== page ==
The Turkish Competition Board ("Board") published its reasoned decision on the full-fledged investigation conducted against Türk Telekomünikasyon A.Ş. ("Türk Telekom").1 The case arose out of the allegations that Türk Telekom had violated Article 6 of the Law No. 4054 on the Protection of Competition ("Law No. 4054") by abusing its dominance through delaying, hindering, and/or preventing facility-sharing request applications made by third parties, as alleged by the complainants Vodafone Net İletişim Hizmetleri A.Ş. ("VodafoneNet"), Superonline İletişim Hizmetleri A.Ş. ("Superonline"), and TurkNet İletişim Hizmetleri A.Ş. ("TurkNet").

Türk Telekom, a privatized company incorporated under the provisions of the Telegraph and Telephone Law No. 406 and private law, offers services related to land phones, mobile phones, data, Internet and value added services in Turkey. Türk Telekom has a legal duty to share the infrastructure that it holds and maintains in Turkey for the provision of electronic communication services with the other operators that are active in Turkey in the same product market.

In its reasoned decision, the Board first assessed its competence within the electronic communications sector and stated that Türk Telekom should conduct itself in accordance with

the provisions of the regulations issued by the Information and Communication Technologies Authority ("ICTA") regarding the duration, pricing, and other procedures and principles of facility-sharing services. By also referring to the case law of the Turkish administrative courts, the Board further stated that ICTA's regulations do not prevent the Board from conducting an evaluation of whether Türk Telekom's practices in response to the facility-sharing applications made by the complainants would give rise to a competition law violation under the provisions of the Law No. 4054.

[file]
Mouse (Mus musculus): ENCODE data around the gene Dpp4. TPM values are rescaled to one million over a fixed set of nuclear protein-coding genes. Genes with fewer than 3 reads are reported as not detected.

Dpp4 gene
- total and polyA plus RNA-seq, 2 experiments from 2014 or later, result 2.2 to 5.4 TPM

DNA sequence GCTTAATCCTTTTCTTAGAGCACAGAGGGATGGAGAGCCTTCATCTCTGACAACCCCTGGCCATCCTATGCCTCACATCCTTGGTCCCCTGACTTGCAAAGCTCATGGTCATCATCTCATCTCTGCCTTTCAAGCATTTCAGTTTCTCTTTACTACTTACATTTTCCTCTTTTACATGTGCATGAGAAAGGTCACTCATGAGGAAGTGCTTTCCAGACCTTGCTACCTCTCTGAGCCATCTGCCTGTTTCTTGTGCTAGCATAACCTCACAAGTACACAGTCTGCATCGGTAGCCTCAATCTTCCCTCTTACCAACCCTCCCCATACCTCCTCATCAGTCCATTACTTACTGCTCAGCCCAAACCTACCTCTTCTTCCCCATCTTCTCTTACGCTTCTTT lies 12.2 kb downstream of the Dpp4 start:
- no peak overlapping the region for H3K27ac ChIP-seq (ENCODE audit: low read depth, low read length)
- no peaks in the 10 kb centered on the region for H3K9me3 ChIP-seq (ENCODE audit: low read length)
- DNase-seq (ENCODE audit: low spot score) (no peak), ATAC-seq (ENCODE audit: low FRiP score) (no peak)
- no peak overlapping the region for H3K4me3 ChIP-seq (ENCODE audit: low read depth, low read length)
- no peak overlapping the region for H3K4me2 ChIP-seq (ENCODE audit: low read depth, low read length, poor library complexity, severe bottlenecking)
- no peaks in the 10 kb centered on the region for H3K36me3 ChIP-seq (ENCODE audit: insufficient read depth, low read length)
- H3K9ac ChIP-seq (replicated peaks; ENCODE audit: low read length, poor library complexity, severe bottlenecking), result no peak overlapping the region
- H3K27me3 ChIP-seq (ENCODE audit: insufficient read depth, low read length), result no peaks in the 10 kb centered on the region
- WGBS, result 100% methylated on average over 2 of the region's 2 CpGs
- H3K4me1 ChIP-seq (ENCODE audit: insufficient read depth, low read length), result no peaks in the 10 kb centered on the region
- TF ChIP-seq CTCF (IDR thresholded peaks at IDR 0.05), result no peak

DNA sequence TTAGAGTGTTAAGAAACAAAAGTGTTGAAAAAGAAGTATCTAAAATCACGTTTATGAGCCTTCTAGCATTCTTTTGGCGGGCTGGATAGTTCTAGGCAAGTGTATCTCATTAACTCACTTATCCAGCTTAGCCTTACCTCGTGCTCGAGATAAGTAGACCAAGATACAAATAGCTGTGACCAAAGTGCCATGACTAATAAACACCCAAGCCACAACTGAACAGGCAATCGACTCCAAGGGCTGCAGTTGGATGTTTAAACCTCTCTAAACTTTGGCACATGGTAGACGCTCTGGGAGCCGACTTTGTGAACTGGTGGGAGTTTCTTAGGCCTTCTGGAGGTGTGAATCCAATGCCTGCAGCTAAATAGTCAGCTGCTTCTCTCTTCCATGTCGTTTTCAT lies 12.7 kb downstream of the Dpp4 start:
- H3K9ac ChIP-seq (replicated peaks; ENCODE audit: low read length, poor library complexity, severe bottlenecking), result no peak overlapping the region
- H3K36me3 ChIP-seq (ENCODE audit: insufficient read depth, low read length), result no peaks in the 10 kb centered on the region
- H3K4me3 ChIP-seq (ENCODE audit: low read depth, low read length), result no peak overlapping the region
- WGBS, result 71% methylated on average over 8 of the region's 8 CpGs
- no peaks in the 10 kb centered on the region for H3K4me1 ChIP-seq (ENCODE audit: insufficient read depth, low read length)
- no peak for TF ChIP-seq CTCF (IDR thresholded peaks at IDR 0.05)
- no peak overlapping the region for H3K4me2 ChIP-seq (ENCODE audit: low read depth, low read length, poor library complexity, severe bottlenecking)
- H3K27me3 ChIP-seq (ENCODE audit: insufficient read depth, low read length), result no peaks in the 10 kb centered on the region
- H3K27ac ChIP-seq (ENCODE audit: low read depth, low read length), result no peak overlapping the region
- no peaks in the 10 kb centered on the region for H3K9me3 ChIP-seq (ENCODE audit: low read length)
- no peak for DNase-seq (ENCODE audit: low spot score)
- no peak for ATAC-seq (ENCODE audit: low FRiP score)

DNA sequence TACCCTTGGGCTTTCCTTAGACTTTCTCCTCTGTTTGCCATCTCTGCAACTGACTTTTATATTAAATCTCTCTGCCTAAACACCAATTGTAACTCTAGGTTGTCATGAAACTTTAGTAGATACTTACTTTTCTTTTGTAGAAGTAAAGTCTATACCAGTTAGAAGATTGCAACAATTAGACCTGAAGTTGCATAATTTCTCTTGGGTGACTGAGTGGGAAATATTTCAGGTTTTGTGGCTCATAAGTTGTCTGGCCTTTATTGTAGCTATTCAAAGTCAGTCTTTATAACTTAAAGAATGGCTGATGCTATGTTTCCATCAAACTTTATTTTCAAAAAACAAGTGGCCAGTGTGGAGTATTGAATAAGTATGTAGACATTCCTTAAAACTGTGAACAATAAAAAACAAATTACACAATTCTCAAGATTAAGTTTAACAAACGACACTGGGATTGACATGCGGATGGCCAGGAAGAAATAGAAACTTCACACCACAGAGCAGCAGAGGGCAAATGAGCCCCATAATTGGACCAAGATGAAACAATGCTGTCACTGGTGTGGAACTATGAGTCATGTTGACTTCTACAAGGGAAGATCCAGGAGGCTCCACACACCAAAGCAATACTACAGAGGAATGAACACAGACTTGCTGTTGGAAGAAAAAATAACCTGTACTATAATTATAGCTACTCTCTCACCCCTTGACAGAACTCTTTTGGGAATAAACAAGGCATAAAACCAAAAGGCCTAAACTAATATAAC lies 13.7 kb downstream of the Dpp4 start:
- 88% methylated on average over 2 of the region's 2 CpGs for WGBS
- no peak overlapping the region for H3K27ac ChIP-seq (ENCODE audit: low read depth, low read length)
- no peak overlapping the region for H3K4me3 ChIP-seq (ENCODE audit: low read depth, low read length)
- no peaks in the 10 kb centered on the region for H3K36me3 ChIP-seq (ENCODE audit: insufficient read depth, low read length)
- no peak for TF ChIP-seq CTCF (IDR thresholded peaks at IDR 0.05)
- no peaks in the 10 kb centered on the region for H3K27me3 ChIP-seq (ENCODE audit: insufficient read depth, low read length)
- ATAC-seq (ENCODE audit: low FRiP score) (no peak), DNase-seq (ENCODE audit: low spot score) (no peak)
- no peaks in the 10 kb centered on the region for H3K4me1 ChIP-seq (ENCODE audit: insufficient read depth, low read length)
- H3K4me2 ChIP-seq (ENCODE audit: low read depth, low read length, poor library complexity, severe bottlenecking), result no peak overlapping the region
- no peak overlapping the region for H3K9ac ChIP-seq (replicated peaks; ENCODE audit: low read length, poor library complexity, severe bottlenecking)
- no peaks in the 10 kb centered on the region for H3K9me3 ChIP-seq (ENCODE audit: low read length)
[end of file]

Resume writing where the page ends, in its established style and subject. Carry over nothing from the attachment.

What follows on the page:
The Board defined the relevant upstream product market as "physical infrastructure elements, such as duct, channel, sub-duct, manhole, pole, tower and unlighted fiber market" and the downstream market as the "physical infrastructure market," which it took into account in its evaluation of the allegation of abuse of dominance through refusal to supply, under Article 6 of the Law No. 4054.

The Board then conducted an evaluation to determine whether Türk Telekom held a dominant position within the relevant product market. The Board stated that, due to the specific characteristics of the sector, the most convenient indicator for the determination of market shares is the actual length of the physical network infrastructures, as it provides an insight regarding the size of the infrastructure that the undertaking is responsible for sharing. To that end, the Board found that, among the market players, Türk Telekom has the most widespread infrastructure, which enables access to nearly all households in the country. The Board also stated that (i) there are various legal and economic barriers for new players who intend to enter the relevant product market, (ii) it does not seem likely that any alternative operator will have the potential to limit or curtail Türk Telekom's market power in the short term, and (iii) countervailing buyer power is relatively low within the relevant product market, since the alternative undertakings need Türk Telekom's widespread infrastructure to reach end-users and there are no such alternatives. Based on these considerations, the Board concluded that Türk Telekom held a dominant position both in the upstream market for "physical infrastructure elements, such as duct, channel, sub-duct, manhole, pole, tower and unlighted fiber" and the downstream market for "physical infrastructure."